Strange goings-on at “mummy’s” party
SO there I was walking through the forecourt of Buckingham Palace thinking to myself this is all a bit strange.
The gravel crunched under my slip-ons as I popped through the archway under the famous balcony and into the courtyard to be handed a hamper full of goodies.
It was, of course, the picnic in the palace and I, as a gentleman of the press, had a ticket.
Directed into the palace itself I overheard an open-mouthed chap from Newcastle – or thereabouts – tell his lady wife that The Queen’s hall was somewhat different to their front room, presumably in case she hadn’t realised.
Out through the other side of the palace and I found myself in the massive garden where I spent the next 20 minutes looking for the bar and then a bench, which I eventually found near a huge urn which I didn’t sit near in case it toppled over and crushed my ego.
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Anyway, it was on this bench that I munched my way through the Diamond Jubilee hamper – which unnecessarily, I thought, included sticks of carrot and celery – and phoned my mum as I had no one to talk to.
I looked for the Queen as I headed to the concert after the picnic but I didn’t spot her – I suspect she was probably running around with a Ewbank what with all that Jubilee traffic over her carpets.
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The night got stranger when Cliff Richard popped up in pastels jigging around like a teenager and Grace Jones popped herself into a black and red bustier and got out her hula hoop.
The most poignant part was the speech made by the Prince of Wales who called his mother “Mummy” and for some reason got a round of applause for it.
I particularly liked the fireworks and, I have to admit, I was rather pleased with myself that I knew the first line at least of the second verse of the national anthem.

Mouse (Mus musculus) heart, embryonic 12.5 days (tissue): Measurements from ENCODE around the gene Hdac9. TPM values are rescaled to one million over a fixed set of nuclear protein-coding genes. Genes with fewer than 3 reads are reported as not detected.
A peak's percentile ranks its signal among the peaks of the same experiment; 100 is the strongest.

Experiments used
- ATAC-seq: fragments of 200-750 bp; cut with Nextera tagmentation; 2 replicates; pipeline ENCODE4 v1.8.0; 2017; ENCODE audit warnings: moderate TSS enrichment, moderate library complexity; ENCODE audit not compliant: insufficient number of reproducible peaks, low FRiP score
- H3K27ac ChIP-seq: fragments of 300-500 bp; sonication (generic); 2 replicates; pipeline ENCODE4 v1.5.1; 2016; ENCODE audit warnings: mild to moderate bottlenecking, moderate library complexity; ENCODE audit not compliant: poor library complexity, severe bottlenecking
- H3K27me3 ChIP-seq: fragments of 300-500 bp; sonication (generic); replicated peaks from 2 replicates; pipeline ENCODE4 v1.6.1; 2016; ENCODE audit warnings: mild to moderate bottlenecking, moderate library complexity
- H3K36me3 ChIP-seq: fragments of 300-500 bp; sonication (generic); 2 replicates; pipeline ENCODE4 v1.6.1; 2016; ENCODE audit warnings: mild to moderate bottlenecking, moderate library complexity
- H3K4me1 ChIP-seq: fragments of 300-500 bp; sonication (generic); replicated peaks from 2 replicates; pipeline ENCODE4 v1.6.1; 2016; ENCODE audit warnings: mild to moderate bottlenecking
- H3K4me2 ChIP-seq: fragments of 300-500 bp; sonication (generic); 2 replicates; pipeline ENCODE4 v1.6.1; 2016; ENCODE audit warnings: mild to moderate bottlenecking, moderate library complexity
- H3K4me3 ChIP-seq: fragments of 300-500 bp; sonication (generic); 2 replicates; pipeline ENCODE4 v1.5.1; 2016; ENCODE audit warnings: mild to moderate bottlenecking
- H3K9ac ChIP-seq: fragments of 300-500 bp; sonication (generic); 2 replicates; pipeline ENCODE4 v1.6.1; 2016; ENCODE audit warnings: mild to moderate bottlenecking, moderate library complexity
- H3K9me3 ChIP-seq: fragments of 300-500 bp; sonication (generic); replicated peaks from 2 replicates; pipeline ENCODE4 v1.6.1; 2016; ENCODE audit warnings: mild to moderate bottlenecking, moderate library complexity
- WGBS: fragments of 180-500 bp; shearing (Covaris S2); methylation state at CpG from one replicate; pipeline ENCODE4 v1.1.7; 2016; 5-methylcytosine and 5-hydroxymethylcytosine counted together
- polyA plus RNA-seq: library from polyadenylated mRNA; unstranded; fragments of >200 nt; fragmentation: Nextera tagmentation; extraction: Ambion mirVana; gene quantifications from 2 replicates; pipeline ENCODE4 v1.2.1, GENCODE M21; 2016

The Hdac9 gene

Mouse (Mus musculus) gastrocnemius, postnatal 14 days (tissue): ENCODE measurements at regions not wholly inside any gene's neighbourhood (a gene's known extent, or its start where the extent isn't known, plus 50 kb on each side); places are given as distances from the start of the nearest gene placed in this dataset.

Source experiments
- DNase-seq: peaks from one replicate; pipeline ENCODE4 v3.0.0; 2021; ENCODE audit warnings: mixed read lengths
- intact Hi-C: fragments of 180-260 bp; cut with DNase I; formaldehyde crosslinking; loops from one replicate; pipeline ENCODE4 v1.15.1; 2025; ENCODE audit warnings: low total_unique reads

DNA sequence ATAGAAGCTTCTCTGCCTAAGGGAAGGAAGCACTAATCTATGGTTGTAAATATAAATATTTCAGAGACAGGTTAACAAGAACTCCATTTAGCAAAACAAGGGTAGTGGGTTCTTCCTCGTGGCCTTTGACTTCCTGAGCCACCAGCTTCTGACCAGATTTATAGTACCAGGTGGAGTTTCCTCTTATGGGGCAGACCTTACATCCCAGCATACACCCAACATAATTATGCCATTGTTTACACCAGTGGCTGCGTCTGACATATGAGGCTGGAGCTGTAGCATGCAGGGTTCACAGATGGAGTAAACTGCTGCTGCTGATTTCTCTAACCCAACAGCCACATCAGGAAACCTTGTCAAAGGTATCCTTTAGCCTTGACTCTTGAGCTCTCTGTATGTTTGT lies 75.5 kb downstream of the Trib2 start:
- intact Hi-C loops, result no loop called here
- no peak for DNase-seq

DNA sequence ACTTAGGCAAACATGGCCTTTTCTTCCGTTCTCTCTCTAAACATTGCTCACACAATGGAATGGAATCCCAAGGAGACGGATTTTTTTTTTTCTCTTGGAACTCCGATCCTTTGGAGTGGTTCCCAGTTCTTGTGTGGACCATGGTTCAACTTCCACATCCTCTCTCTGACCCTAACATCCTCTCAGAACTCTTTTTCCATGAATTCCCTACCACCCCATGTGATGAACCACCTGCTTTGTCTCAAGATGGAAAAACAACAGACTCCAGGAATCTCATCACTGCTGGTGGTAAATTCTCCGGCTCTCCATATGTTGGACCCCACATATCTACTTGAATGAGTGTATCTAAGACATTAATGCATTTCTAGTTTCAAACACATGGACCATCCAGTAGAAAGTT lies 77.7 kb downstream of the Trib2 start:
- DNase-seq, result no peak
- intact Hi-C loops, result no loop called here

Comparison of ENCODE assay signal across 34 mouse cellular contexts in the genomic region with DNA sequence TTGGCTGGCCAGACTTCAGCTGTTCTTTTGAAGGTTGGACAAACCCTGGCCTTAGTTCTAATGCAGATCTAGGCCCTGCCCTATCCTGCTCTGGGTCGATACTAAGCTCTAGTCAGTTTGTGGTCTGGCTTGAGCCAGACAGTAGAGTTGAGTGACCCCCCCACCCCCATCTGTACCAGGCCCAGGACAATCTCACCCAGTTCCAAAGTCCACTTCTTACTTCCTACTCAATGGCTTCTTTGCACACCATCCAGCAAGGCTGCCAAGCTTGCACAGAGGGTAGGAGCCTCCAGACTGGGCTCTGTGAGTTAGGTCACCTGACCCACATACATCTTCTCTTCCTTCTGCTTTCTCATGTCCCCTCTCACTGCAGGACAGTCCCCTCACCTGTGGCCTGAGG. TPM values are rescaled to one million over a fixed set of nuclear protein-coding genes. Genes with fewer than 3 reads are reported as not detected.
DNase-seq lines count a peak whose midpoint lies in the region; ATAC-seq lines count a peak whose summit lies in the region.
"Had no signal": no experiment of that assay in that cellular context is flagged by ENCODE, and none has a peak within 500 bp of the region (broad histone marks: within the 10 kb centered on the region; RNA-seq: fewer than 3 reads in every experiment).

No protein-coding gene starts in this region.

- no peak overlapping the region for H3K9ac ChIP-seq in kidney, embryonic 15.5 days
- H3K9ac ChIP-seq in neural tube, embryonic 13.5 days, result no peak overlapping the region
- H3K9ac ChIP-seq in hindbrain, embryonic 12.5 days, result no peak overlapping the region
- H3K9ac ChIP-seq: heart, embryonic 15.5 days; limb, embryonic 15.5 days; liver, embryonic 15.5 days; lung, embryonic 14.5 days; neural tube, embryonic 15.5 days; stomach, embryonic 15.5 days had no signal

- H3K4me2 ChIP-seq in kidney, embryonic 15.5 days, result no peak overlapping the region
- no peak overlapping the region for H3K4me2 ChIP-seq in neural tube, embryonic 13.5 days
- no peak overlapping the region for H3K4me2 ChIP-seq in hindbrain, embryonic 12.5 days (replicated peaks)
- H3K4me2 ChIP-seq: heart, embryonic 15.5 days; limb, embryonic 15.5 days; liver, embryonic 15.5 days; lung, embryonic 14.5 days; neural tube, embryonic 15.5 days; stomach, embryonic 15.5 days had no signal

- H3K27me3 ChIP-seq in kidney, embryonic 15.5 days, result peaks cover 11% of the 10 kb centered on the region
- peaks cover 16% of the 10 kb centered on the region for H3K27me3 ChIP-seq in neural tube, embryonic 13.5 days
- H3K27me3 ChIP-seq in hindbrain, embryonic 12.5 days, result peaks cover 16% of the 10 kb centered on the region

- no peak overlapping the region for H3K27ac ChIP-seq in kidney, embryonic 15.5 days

Then, all of a sudden, it was all over and the police were making everybody walk to Victoria Station, assuming, I presume, that everyone wanted to go to Gatwick for a cheap flight and an expensive sandwich.
Anyway, I hope the Queen enjoyed it – though with her it’s admittedly hard to tell sometimes.
Meanwhile it’s all been rather eventful in Felixstowe where my theatrical friend Dean – known to many as a regular performer in the town’s pantomimes – got run over on Saturday morning.
He said he was on the pavement when the incident happened with a 54-plate Peugeot.
“I looked down and my foot was under the wheel, then the pain hit,” he said.
Suffering a rather nasty flesh wound, inevitable shock, some bruising, a ruined espadrille and a smudge of grease on his slacks, Dean said it was nothing to do with the shared space scheme – knowing we journalists might make a fuss – as it happened outside Fabric 8 and not the other end of town where confusion reigns.
I was glad to get back to work for a slice of normality only to discover the sports desk – where I have what is known as a hot desk – were talking about Euro 2012 and England’s chances.
I happened to mention that much depended on our exposure to Spanish banks and Italy isn’t looking too healthy either when I realised they were discussing football and not the sovereign debt crisis.
It is it me or is the world that’s strange?